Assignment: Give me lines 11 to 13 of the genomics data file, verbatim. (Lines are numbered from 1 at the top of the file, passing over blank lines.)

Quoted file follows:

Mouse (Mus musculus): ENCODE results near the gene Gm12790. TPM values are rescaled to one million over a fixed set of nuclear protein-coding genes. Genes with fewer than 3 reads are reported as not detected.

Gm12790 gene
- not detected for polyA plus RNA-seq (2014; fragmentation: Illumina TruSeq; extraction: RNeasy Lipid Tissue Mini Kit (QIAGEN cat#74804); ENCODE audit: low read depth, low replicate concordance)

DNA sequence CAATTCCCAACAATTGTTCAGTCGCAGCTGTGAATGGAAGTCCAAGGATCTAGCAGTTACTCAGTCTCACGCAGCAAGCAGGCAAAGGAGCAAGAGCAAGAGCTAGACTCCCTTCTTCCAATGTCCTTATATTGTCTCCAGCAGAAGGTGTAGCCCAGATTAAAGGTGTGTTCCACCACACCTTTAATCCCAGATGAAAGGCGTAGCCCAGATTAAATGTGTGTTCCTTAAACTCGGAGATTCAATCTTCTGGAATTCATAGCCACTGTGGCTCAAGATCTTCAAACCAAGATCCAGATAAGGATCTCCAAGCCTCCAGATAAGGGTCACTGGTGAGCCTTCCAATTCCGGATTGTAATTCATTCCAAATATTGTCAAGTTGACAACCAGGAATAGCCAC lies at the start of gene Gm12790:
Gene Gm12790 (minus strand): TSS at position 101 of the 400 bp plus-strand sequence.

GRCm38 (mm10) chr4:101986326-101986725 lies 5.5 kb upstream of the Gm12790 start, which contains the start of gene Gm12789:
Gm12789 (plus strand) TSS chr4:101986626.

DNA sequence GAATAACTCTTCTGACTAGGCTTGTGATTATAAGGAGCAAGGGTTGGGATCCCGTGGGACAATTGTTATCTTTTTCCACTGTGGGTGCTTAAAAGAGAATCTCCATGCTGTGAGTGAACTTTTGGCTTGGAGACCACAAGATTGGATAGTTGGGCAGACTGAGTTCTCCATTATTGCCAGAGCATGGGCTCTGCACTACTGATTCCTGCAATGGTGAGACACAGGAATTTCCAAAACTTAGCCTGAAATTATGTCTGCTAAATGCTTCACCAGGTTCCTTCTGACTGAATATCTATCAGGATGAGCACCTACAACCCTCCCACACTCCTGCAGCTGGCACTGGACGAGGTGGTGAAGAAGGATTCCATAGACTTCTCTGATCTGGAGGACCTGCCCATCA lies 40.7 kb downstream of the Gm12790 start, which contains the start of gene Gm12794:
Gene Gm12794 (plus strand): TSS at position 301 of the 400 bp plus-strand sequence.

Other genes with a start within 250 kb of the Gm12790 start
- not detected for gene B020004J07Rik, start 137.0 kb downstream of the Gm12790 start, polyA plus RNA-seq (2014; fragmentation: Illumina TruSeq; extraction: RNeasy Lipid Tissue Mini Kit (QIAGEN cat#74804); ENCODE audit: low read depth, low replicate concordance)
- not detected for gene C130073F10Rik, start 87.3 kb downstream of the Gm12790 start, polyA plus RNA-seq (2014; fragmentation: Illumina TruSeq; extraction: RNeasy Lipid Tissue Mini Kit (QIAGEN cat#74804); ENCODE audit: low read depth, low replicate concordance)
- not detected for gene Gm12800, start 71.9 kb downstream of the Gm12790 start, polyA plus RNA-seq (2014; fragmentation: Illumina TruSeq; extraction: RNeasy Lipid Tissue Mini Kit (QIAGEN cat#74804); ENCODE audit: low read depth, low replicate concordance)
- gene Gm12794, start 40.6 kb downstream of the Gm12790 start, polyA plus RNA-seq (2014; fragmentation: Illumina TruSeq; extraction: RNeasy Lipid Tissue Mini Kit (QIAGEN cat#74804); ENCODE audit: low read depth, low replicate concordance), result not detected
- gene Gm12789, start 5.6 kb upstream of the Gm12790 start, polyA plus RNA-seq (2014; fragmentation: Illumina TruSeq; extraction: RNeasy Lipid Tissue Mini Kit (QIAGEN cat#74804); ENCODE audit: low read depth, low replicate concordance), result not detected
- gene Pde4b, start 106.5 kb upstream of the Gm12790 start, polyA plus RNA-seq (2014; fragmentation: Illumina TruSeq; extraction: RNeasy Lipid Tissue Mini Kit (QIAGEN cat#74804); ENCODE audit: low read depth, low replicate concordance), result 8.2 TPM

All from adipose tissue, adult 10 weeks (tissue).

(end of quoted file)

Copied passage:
- not detected for gene B020004J07Rik, start 137.0 kb downstream of the Gm12790 start, polyA plus RNA-seq (2014; fragmentation: Illumina TruSeq; extraction: RNeasy Lipid Tissue Mini Kit (QIAGEN cat#74804); ENCODE audit: low read depth, low replicate concordance)
- not detected for gene C130073F10Rik, start 87.3 kb downstream of the Gm12790 start, polyA plus RNA-seq (2014; fragmentation: Illumina TruSeq; extraction: RNeasy Lipid Tissue Mini Kit (QIAGEN cat#74804); ENCODE audit: low read depth, low replicate concordance)
- not detected for gene Gm12800, start 71.9 kb downstream of the Gm12790 start, polyA plus RNA-seq (2014; fragmentation: Illumina TruSeq; extraction: RNeasy Lipid Tissue Mini Kit (QIAGEN cat#74804); ENCODE audit: low read depth, low replicate concordance)